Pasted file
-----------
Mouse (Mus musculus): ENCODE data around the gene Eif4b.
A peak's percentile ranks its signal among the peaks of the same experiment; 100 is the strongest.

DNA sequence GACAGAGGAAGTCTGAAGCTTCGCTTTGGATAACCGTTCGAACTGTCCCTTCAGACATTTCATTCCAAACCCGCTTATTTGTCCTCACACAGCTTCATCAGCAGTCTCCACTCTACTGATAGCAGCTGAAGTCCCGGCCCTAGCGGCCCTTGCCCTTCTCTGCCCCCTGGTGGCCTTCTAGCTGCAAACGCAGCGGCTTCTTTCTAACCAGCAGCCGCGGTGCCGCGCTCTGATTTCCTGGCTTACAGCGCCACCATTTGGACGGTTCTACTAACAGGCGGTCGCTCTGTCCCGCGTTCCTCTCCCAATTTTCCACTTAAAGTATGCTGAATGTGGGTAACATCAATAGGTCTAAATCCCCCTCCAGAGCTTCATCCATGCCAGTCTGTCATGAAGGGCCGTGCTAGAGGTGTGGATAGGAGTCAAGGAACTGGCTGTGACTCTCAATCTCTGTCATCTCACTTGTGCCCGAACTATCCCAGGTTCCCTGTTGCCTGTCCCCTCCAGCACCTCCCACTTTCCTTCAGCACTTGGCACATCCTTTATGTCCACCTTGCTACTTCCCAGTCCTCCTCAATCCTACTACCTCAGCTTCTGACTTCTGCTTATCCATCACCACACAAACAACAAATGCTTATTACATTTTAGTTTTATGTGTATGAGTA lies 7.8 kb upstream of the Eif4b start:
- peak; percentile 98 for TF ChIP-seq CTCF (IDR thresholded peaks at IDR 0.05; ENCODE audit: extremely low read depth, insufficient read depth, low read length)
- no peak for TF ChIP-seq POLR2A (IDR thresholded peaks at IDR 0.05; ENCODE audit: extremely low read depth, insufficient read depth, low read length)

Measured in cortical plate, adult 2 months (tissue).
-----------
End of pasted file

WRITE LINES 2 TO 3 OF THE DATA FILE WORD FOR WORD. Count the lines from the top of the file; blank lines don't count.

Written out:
A peak's percentile ranks its signal among the peaks of the same experiment; 100 is the strongest.

DNA sequence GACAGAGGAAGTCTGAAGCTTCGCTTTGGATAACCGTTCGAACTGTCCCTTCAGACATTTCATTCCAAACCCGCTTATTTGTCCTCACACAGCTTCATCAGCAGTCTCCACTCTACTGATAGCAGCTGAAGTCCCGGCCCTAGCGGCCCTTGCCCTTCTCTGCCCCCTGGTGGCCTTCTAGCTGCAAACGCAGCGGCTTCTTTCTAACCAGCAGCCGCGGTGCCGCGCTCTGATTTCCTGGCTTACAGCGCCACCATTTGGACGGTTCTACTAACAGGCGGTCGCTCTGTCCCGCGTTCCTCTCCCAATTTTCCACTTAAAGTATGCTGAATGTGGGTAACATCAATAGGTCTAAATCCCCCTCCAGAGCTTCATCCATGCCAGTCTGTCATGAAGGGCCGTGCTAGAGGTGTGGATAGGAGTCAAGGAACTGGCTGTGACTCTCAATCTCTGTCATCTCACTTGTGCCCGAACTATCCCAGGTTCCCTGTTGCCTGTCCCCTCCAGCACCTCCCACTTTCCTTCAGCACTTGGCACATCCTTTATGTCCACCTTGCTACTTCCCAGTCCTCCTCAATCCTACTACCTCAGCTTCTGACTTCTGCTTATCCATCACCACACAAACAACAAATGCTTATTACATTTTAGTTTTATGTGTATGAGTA lies 7.8 kb upstream of the Eif4b start: